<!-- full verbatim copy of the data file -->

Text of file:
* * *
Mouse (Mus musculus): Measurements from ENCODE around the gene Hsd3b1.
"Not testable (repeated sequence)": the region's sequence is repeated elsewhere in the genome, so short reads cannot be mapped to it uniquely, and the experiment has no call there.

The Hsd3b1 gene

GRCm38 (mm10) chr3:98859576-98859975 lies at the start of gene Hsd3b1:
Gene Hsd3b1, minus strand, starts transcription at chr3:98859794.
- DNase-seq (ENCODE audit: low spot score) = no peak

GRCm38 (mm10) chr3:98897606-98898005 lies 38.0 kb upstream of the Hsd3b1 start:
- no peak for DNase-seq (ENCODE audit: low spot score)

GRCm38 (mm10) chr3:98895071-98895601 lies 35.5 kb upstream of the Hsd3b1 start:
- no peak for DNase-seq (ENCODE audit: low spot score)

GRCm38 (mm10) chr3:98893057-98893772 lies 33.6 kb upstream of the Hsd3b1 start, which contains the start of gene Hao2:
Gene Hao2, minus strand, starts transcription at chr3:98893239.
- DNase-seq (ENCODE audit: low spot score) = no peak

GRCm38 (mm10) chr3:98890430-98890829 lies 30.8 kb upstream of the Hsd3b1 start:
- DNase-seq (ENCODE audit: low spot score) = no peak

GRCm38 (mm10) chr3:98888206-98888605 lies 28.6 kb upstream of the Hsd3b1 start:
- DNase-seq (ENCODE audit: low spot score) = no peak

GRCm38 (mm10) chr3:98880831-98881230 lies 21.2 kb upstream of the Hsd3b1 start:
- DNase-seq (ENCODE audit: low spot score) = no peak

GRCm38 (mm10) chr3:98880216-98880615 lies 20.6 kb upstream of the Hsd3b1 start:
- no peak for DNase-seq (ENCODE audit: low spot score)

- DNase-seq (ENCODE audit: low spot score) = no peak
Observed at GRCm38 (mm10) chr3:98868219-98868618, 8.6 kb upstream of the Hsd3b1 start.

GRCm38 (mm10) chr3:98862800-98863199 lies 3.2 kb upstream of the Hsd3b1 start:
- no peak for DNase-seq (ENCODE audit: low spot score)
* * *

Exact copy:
Mouse (Mus musculus): Measurements from ENCODE around the gene Hsd3b1.
"Not testable (repeated sequence)": the region's sequence is repeated elsewhere in the genome, so short reads cannot be mapped to it uniquely, and the experiment has no call there.

The Hsd3b1 gene

GRCm38 (mm10) chr3:98859576-98859975 lies at the start of gene Hsd3b1:
Gene Hsd3b1, minus strand, starts transcription at chr3:98859794.
- DNase-seq (ENCODE audit: low spot score) = no peak

GRCm38 (mm10) chr3:98897606-98898005 lies 38.0 kb upstream of the Hsd3b1 start:
- no peak for DNase-seq (ENCODE audit: low spot score)

GRCm38 (mm10) chr3:98895071-98895601 lies 35.5 kb upstream of the Hsd3b1 start:
- no peak for DNase-seq (ENCODE audit: low spot score)

GRCm38 (mm10) chr3:98893057-98893772 lies 33.6 kb upstream of the Hsd3b1 start, which contains the start of gene Hao2:
Gene Hao2, minus strand, starts transcription at chr3:98893239.
- DNase-seq (ENCODE audit: low spot score) = no peak

GRCm38 (mm10) chr3:98890430-98890829 lies 30.8 kb upstream of the Hsd3b1 start:
- DNase-seq (ENCODE audit: low spot score) = no peak

GRCm38 (mm10) chr3:98888206-98888605 lies 28.6 kb upstream of the Hsd3b1 start:
- DNase-seq (ENCODE audit: low spot score) = no peak

GRCm38 (mm10) chr3:98880831-98881230 lies 21.2 kb upstream of the Hsd3b1 start:
- DNase-seq (ENCODE audit: low spot score) = no peak

GRCm38 (mm10) chr3:98880216-98880615 lies 20.6 kb upstream of the Hsd3b1 start:
- no peak for DNase-seq (ENCODE audit: low spot score)

- DNase-seq (ENCODE audit: low spot score) = no peak
Observed at GRCm38 (mm10) chr3:98868219-98868618, 8.6 kb upstream of the Hsd3b1 start.

GRCm38 (mm10) chr3:98862800-98863199 lies 3.2 kb upstream of the Hsd3b1 start:
- no peak for DNase-seq (ENCODE audit: low spot score)